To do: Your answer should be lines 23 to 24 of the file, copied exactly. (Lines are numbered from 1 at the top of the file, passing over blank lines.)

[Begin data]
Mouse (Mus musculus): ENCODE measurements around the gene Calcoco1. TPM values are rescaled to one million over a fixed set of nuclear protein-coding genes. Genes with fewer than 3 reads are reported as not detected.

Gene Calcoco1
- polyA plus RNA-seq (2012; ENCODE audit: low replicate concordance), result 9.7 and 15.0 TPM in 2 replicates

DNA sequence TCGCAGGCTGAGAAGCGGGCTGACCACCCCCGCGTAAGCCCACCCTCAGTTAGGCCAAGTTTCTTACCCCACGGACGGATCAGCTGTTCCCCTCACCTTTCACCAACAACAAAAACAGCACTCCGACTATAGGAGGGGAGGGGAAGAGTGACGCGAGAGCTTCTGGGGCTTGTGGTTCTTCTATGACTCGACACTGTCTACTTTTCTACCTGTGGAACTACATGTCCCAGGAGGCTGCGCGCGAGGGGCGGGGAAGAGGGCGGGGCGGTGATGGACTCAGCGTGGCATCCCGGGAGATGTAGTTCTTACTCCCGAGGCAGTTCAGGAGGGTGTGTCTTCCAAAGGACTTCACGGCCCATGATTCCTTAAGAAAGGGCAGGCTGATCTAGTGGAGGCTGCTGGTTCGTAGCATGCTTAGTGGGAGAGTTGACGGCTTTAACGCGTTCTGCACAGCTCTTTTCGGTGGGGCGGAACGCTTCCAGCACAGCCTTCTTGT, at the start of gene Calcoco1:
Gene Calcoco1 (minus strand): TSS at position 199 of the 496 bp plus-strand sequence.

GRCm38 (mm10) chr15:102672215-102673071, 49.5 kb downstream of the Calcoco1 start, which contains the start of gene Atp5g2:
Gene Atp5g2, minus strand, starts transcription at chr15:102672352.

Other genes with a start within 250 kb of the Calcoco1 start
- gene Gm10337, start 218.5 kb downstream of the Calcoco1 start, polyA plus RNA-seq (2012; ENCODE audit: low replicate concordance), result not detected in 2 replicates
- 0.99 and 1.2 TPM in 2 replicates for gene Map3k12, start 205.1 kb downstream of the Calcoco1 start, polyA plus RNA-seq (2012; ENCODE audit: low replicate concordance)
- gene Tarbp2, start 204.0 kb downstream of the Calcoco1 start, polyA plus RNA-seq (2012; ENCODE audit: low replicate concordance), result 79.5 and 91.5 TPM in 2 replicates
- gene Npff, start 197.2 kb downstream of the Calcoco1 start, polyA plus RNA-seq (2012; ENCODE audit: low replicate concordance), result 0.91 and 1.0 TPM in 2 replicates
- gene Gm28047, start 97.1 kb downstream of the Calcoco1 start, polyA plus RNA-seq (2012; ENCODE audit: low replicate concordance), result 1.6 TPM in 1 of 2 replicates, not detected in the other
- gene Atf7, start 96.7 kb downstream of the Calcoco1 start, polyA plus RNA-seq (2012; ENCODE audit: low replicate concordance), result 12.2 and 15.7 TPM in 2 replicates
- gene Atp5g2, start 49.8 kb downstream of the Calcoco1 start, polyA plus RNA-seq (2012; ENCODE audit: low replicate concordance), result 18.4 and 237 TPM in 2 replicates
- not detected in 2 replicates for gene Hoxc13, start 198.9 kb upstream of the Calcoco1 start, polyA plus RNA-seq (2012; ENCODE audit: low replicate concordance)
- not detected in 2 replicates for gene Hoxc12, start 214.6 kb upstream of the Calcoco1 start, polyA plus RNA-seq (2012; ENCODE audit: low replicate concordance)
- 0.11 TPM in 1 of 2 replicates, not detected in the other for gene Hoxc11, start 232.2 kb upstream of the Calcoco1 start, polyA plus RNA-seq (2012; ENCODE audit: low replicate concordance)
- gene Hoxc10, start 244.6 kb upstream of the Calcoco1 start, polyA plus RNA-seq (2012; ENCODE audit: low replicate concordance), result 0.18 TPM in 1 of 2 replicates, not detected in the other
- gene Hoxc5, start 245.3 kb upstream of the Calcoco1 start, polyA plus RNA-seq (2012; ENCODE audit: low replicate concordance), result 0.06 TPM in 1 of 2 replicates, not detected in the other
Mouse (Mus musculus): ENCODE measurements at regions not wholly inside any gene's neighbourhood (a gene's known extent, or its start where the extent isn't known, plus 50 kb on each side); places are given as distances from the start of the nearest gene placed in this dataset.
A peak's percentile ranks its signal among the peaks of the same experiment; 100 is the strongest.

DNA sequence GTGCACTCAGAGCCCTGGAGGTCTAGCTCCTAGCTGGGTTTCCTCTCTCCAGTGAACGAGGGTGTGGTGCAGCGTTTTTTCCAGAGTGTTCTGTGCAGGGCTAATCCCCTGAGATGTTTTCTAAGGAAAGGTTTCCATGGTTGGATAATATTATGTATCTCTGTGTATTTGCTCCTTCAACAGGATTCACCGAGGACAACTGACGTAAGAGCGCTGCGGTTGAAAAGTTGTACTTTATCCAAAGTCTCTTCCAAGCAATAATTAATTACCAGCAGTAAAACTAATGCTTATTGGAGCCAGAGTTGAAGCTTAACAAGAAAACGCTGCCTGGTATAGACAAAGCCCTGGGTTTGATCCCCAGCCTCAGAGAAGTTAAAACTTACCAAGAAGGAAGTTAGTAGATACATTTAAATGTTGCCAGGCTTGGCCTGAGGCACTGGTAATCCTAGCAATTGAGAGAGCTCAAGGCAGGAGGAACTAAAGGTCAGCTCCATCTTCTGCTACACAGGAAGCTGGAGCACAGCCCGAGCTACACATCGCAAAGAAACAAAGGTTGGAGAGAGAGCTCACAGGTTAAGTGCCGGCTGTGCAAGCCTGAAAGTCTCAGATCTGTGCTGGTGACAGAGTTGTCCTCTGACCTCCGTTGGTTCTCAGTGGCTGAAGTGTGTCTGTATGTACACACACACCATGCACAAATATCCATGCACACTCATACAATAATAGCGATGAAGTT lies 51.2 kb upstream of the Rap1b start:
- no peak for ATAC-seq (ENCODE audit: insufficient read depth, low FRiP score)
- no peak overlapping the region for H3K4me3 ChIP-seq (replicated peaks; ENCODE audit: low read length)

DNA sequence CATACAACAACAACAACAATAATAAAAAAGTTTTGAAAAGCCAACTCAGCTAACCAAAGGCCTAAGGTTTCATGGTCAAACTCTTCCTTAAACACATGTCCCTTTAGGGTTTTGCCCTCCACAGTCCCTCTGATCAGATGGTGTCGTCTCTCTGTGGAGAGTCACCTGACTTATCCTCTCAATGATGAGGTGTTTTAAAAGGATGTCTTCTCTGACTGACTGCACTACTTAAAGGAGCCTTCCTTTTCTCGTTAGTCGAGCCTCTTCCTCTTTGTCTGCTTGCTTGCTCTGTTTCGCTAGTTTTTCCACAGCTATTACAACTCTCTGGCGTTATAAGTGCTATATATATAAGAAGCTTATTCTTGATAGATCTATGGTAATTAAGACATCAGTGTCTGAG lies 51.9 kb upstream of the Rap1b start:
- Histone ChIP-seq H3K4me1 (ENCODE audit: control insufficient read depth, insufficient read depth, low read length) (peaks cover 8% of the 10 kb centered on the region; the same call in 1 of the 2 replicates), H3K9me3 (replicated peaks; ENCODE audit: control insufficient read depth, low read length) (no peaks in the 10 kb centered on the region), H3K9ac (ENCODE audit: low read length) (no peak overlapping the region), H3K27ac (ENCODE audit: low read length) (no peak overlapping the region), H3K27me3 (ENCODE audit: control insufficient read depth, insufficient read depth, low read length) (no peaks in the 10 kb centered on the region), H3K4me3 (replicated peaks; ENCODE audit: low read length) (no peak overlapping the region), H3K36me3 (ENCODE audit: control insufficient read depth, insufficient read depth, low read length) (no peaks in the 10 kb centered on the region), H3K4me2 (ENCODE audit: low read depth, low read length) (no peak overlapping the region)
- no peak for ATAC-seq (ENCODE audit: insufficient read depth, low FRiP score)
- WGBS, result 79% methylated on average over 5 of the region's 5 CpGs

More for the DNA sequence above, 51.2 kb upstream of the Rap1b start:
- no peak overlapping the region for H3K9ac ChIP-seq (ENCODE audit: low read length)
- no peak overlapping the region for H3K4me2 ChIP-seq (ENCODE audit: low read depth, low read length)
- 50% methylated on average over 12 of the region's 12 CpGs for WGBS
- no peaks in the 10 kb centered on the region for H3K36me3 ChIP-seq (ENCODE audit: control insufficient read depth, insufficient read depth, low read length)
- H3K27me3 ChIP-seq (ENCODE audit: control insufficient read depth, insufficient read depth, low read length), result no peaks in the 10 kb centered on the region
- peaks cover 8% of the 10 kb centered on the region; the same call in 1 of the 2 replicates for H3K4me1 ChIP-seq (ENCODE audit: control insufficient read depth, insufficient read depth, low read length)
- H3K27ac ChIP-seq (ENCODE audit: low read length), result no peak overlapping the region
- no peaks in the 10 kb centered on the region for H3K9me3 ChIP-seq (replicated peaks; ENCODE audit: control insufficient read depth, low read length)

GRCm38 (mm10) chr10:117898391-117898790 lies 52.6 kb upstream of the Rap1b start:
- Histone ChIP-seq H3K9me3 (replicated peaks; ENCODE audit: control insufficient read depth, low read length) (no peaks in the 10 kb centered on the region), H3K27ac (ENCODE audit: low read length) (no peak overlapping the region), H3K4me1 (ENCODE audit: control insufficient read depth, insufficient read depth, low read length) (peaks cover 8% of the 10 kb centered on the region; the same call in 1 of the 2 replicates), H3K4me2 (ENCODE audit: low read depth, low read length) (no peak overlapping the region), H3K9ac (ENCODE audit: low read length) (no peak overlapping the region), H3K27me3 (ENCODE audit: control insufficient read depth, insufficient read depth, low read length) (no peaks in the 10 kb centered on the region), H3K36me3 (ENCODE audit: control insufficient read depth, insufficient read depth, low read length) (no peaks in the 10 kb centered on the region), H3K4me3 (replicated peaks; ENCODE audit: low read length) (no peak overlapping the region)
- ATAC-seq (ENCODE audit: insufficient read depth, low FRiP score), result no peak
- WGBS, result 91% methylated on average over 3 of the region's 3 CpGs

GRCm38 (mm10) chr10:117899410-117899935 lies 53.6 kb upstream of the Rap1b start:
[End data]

DNA sequence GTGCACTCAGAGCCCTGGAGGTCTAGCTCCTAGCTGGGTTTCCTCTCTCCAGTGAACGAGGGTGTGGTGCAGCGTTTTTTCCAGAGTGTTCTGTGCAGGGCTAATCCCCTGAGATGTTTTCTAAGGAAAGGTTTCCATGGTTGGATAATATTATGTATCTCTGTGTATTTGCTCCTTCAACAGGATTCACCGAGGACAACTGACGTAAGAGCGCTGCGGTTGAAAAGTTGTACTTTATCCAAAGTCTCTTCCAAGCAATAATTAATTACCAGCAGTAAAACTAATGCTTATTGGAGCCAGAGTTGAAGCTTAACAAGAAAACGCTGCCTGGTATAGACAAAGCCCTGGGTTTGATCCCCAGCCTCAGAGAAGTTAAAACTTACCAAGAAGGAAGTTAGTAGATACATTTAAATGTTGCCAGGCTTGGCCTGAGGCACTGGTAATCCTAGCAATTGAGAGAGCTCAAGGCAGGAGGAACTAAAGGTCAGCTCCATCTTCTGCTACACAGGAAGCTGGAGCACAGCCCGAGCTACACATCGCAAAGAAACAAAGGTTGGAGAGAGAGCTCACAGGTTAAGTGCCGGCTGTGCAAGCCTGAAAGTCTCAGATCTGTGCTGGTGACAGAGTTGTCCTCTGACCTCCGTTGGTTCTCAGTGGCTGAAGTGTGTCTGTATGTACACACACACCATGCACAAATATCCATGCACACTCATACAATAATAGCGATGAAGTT lies 51.2 kb upstream of the Rap1b start:
- no peak for ATAC-seq (ENCODE audit: insufficient read depth, low FRiP score)